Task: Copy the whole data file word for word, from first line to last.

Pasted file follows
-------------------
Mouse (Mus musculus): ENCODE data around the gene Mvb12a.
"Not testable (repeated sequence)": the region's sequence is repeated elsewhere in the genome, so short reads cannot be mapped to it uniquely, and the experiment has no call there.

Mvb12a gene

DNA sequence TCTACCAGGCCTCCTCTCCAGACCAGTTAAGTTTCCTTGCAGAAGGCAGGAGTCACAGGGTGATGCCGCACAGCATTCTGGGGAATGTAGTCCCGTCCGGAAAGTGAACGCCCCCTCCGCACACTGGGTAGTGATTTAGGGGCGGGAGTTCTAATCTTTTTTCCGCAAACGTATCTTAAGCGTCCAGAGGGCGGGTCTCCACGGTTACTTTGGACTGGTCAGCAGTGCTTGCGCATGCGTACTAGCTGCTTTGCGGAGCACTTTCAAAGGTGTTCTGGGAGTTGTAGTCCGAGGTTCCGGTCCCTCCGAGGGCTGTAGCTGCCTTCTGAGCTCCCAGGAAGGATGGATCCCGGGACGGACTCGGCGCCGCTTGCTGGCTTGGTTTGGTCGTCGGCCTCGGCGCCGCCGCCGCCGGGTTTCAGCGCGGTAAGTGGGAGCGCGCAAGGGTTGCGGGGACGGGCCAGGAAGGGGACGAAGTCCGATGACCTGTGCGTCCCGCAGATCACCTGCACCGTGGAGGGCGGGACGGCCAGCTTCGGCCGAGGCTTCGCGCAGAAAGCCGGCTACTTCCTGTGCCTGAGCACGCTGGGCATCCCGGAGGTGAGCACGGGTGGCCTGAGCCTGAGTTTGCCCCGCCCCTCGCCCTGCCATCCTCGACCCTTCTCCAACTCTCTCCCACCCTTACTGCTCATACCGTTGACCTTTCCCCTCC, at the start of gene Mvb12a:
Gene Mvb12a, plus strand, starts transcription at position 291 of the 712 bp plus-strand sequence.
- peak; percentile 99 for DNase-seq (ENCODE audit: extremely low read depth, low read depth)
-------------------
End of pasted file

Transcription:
Mouse (Mus musculus): ENCODE data around the gene Mvb12a.
"Not testable (repeated sequence)": the region's sequence is repeated elsewhere in the genome, so short reads cannot be mapped to it uniquely, and the experiment has no call there.

Mvb12a gene

DNA sequence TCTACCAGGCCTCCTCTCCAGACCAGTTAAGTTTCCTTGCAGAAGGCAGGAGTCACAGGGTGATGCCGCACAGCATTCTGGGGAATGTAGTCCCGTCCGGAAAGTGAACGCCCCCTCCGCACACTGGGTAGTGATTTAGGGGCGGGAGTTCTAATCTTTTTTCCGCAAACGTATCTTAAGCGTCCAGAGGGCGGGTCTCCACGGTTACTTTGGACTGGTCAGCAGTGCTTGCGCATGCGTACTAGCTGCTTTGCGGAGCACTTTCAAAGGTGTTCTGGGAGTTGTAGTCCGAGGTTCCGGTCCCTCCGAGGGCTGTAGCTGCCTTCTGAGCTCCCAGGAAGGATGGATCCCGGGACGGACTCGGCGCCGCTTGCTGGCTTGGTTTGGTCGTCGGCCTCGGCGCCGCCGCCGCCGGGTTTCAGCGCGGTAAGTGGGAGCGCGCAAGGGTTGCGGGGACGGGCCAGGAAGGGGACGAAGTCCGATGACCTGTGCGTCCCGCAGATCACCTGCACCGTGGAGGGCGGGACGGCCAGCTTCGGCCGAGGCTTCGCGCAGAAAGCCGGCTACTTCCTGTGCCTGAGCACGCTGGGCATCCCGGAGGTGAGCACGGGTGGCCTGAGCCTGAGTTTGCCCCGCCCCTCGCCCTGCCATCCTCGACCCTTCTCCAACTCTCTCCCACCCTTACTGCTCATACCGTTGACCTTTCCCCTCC, at the start of gene Mvb12a:
Gene Mvb12a, plus strand, starts transcription at position 291 of the 712 bp plus-strand sequence.
- peak; percentile 99 for DNase-seq (ENCODE audit: extremely low read depth, low read depth)